Dietary ingredient composition alters faecal characteristics and waste production in common carp reared in recirculation system

P. Antony Jesu Prabhu, E. Fountoulaki, R. Maas, L.T.N. Heinsbroek, E.H. Eding, S.J. Kaushik, J.W. Schrama*

*Corresponding author for this work

Research output: Contribution to journalArticleAcademicpeer-review

Abstract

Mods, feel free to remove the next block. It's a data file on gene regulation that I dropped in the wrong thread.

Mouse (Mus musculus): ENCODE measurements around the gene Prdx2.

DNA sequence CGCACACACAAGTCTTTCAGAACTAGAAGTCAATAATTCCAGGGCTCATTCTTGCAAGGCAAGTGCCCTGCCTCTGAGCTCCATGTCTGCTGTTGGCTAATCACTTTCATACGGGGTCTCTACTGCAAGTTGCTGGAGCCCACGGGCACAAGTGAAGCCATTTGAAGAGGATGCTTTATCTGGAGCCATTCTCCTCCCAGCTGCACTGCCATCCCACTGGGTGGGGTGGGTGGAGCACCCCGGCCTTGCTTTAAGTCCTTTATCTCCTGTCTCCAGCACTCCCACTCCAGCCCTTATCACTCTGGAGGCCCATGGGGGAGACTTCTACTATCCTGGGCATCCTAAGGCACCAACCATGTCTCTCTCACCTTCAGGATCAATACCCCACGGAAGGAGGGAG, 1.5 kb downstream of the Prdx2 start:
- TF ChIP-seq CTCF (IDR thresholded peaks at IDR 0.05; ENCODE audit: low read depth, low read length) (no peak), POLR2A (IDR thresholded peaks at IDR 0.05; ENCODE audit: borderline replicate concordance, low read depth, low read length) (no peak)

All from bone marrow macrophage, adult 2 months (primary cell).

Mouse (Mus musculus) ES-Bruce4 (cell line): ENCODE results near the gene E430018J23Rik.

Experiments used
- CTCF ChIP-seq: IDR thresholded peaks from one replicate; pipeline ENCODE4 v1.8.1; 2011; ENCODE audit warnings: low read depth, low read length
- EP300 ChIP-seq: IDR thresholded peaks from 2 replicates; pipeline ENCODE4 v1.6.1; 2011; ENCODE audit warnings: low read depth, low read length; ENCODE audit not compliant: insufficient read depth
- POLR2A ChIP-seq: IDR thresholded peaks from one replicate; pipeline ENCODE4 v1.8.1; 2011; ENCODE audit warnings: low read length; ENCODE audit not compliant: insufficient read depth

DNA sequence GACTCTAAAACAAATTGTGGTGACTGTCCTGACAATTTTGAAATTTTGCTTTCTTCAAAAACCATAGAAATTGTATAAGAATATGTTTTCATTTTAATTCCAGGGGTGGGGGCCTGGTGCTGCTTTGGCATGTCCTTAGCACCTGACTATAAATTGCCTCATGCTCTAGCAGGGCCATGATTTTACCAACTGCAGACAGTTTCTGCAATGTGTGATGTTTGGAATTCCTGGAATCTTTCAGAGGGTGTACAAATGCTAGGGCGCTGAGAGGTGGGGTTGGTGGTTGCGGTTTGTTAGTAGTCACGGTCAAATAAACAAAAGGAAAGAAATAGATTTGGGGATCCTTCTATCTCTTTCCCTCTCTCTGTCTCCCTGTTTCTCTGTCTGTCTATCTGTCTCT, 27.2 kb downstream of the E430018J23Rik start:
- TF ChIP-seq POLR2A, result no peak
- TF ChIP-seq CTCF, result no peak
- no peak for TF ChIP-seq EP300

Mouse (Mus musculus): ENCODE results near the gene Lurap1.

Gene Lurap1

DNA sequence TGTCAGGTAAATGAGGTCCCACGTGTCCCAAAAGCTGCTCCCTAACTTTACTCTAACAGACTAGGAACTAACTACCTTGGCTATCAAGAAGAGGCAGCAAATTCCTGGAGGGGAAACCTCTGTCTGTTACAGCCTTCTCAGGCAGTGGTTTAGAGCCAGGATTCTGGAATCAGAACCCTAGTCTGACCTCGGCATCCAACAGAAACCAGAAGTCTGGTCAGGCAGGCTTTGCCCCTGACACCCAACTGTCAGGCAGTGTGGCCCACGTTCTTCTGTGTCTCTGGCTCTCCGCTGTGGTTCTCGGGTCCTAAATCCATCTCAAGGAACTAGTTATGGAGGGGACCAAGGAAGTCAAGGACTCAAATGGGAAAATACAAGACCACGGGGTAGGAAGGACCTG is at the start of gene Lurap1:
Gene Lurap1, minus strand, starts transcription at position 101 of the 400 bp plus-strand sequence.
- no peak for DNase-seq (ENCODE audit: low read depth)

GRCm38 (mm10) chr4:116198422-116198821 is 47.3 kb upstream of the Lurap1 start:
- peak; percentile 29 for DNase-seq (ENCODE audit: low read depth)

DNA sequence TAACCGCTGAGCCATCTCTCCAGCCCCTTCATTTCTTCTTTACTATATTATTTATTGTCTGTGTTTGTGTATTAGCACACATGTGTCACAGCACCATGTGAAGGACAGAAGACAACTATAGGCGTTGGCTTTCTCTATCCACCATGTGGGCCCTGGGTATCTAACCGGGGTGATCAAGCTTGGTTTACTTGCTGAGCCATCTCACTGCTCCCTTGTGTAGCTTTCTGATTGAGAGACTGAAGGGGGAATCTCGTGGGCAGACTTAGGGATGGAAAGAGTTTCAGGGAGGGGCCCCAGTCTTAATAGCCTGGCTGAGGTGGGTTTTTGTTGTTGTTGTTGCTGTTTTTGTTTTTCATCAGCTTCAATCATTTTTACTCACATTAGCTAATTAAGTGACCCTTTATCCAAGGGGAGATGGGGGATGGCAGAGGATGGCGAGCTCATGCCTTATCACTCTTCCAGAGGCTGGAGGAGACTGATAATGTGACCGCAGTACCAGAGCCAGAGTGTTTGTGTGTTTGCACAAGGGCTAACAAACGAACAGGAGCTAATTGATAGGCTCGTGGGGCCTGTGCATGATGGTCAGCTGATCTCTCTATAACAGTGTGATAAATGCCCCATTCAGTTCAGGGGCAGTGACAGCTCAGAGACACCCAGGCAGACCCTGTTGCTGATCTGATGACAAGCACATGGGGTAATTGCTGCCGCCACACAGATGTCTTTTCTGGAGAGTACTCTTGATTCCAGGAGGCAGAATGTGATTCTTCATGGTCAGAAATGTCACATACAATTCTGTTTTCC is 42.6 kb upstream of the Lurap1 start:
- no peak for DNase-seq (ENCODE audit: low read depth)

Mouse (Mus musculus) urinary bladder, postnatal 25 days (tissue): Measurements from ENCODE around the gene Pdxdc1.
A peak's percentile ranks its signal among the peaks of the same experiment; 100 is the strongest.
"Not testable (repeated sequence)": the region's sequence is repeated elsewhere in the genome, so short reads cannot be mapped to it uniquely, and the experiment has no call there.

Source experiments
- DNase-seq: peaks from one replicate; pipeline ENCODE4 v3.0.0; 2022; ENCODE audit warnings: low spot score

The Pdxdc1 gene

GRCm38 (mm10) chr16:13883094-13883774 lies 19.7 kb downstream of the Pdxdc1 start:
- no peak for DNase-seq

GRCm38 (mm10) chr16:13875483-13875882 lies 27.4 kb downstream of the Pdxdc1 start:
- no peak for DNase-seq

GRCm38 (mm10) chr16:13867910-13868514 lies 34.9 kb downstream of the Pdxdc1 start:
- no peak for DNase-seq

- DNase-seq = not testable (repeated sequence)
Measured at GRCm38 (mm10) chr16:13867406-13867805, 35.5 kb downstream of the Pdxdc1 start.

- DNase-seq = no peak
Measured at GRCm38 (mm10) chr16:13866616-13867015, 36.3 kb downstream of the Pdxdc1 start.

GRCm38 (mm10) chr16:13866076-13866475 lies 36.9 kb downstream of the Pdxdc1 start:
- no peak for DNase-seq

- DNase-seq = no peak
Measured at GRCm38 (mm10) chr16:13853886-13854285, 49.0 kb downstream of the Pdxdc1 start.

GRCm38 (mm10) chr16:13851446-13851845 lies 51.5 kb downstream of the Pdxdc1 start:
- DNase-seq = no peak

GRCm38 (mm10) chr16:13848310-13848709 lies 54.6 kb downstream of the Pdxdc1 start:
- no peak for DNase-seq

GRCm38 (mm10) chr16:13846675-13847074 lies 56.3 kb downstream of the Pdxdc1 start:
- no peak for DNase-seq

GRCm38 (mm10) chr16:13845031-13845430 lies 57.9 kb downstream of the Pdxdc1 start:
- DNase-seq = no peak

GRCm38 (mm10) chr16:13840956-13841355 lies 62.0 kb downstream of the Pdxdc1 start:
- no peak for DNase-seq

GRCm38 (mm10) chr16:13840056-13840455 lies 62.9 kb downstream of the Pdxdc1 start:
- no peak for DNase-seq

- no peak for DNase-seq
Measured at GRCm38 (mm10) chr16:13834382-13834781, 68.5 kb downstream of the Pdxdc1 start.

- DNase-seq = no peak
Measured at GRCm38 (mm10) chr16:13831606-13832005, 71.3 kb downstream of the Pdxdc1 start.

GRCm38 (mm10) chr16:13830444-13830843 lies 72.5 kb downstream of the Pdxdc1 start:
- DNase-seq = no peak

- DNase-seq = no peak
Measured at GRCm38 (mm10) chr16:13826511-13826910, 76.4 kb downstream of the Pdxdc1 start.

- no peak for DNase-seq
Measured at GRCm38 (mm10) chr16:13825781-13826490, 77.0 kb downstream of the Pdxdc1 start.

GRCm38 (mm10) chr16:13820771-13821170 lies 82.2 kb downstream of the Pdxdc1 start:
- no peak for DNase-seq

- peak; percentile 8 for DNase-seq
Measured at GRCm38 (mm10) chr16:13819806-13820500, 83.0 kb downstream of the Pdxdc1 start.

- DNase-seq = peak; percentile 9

Feed is a common factor influencing both fish growth and waste production in aquaculture. We examined the effect of different feed ingredients on the quantitative and qualitative aspects of faecal waste produced by common carp. Ingredients rich in (i) starch (field peas, PEA); (ii) protein (feather meal, FeM); (iii) insoluble non-starch polysaccharides, NSP (sunflower cake meal, SFM); or (iv) soluble NSP (wheat dried distillers grain with soluble, WDG) were studied. Five experimental diets were produced, a control diet produced from a basal mixture (CON) and four other diets (PEA, FeM, SFM and WDG) were prepared by replacing 30% of the basal mixture in CON with the respective test ingredient (70:30). Common carp juveniles (95 g, 15 fish per tank) were fed (restrictively, 22 g/kg0.8/d) the experimental diets for 7 weeks, in triplicate groups. Growth, body composition, energy and nutrient balances were significantly different; with highest growth recorded in CON and WDG; lowest in the FeM and SFM groups. Apparent digestibility coefficient (ADC) of dry matter, nutrients (protein, fat, carbohydrate, ash and phosphorus) and energy in the diets and ingredients were significantly altered between the groups (p < .001). PEA had the best ADC for macro-nutrients and energy, while ash and phosphorus were highest with WDG; SFM had the lowest ADC values for DM, fat, carbohydrate, energy, and phosphorus. The quantity, proximate composition and recovery percentage of the feaces (collected by settling) was significantly different between treatments (p < .001). Faeces recovery and solid removal efficiency were the highest in WDG, comparable to CON; and lowest in SFM. Physical characteristics of the feaces (stripped) indicated by dry matter content and stability were significantly affected by the ingredients only at day 26 and 29, respectively. However, changes in dry matter and stability over time (days) were significant in SFM and WDG (for DM); and all groups except SFM (stability). Osmolality and viscosity of the stripped faeces was unaffected. In summary, SFM resulted in significantly lower performance, low DM and nutrient digestibility, increased faecal loss, lower stability and removal efficiency. FeM lowered growth, protein and fat digestibility; with altered faecal chemical composition. WDG and PEA performed on par with control, if not better in certain aspects with respect to mineral availability and faecal recovery. Overall, 30% inclusion of the test ingredients not only affected growth, but also the waste production and removal efficiency by altering the physical and chemical characteristics of the faeces in common carp.